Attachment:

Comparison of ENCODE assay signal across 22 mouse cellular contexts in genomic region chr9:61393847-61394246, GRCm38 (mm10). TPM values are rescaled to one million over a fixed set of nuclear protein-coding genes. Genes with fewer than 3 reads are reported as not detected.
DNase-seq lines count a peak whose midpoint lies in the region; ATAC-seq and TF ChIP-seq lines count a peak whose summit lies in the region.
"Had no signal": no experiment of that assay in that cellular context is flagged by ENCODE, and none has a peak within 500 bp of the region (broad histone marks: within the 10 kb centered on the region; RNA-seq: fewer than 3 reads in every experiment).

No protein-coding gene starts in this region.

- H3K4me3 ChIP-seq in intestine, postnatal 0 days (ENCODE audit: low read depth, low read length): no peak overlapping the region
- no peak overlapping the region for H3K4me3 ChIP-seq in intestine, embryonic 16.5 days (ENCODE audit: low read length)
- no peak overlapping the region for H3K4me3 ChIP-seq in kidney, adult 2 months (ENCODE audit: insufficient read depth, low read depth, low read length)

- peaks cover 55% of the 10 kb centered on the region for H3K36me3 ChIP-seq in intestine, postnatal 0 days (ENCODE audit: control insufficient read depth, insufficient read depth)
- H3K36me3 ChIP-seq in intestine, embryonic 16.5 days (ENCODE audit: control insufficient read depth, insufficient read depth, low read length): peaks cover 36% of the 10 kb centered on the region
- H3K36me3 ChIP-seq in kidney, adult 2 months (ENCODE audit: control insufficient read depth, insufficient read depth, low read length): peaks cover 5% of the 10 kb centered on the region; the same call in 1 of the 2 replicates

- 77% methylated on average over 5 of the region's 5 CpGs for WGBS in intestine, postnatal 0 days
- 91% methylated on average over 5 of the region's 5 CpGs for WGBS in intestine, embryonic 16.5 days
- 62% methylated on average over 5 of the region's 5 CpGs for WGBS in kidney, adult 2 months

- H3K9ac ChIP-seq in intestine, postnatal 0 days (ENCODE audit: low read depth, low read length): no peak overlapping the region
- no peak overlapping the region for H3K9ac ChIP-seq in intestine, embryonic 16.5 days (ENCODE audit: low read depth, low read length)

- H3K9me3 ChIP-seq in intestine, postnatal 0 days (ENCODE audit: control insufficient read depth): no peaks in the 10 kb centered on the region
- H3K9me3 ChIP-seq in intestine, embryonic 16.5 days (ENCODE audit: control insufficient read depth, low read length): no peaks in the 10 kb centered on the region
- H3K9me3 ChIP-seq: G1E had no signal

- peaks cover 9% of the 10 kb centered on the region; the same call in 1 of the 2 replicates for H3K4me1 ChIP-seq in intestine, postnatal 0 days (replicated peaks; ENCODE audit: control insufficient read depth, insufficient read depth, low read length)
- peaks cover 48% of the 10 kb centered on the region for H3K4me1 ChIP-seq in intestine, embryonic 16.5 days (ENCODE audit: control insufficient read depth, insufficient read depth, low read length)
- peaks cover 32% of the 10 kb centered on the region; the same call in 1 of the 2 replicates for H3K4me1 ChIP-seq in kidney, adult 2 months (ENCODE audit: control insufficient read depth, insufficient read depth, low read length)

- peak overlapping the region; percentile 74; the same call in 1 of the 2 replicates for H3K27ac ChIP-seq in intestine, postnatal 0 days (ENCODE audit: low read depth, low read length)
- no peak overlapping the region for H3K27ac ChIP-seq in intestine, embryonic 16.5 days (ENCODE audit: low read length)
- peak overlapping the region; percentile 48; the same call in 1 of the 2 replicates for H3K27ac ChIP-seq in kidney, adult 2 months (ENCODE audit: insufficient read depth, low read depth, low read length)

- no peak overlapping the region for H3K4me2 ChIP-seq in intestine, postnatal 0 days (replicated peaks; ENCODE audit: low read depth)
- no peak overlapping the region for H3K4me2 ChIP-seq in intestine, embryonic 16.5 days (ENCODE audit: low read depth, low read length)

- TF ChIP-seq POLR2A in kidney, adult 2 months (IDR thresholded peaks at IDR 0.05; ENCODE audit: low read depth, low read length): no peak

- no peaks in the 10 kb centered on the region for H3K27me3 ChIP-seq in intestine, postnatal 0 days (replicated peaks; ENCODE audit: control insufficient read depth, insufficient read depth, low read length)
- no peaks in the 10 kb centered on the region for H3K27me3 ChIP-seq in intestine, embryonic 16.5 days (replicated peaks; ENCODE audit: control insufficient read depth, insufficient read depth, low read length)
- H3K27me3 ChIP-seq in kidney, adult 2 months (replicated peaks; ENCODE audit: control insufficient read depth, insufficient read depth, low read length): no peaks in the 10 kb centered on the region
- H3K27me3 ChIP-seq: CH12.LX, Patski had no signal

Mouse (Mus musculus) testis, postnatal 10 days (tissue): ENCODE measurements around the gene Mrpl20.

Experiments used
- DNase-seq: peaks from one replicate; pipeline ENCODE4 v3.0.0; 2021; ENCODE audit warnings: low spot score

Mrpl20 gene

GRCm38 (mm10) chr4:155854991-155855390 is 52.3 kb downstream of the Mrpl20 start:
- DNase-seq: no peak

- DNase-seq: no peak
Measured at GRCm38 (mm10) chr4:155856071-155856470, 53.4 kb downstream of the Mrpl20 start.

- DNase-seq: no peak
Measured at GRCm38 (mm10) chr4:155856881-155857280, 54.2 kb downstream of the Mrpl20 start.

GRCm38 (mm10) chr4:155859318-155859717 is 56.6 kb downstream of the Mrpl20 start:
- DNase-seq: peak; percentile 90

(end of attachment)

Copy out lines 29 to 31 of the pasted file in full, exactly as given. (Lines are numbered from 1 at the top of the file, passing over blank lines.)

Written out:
- no peaks in the 10 kb centered on the region for H3K27me3 ChIP-seq in intestine, embryonic 16.5 days (replicated peaks; ENCODE audit: control insufficient read depth, insufficient read depth, low read length)
- H3K27me3 ChIP-seq in kidney, adult 2 months (replicated peaks; ENCODE audit: control insufficient read depth, insufficient read depth, low read length): no peaks in the 10 kb centered on the region
- H3K27me3 ChIP-seq: CH12.LX, Patski had no signal